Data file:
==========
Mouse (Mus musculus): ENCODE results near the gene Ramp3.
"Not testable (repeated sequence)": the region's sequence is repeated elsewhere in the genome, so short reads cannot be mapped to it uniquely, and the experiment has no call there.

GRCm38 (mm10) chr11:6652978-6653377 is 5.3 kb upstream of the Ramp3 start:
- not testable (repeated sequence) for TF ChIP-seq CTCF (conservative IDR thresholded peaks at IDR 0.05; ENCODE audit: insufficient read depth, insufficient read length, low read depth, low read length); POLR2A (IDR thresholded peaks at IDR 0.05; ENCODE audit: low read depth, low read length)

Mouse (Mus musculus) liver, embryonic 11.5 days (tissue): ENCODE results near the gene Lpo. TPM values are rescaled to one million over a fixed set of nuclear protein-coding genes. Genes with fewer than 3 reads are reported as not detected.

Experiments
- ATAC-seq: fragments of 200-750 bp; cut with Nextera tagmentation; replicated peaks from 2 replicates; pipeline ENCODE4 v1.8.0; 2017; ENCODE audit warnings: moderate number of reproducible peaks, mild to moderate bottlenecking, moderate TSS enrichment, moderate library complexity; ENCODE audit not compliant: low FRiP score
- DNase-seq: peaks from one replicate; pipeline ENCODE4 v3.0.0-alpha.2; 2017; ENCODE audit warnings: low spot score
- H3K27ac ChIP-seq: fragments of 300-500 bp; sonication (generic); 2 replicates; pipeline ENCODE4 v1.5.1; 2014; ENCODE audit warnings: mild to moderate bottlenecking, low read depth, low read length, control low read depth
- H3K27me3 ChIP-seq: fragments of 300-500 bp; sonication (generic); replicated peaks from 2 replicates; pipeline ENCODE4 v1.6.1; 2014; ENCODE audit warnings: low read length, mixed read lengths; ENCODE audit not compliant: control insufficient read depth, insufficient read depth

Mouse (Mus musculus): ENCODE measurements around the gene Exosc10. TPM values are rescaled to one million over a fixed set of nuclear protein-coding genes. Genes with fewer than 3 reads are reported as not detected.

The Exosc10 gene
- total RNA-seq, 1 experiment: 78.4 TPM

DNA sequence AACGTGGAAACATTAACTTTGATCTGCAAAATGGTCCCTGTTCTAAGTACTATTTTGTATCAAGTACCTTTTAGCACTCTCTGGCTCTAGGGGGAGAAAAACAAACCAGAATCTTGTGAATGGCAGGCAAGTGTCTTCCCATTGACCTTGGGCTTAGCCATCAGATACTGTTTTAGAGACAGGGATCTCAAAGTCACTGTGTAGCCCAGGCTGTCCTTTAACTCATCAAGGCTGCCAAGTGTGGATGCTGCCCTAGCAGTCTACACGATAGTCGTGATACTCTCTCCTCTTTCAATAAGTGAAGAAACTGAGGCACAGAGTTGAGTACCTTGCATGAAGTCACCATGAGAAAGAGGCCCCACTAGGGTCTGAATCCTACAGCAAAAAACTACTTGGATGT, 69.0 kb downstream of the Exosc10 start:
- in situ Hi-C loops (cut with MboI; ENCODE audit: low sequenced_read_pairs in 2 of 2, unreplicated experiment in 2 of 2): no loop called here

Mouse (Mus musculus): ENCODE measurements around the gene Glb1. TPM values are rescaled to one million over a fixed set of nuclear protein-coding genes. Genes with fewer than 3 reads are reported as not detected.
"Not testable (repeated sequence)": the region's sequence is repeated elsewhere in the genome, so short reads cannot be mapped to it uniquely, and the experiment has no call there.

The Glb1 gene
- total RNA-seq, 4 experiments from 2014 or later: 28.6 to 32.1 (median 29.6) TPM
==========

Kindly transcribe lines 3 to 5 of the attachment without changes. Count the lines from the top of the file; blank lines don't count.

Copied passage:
GRCm38 (mm10) chr11:6652978-6653377 is 5.3 kb upstream of the Ramp3 start:
- not testable (repeated sequence) for TF ChIP-seq CTCF (conservative IDR thresholded peaks at IDR 0.05; ENCODE audit: insufficient read depth, insufficient read length, low read depth, low read length); POLR2A (IDR thresholded peaks at IDR 0.05; ENCODE audit: low read depth, low read length)

Mouse (Mus musculus) liver, embryonic 11.5 days (tissue): ENCODE results near the gene Lpo. TPM values are rescaled to one million over a fixed set of nuclear protein-coding genes. Genes with fewer than 3 reads are reported as not detected.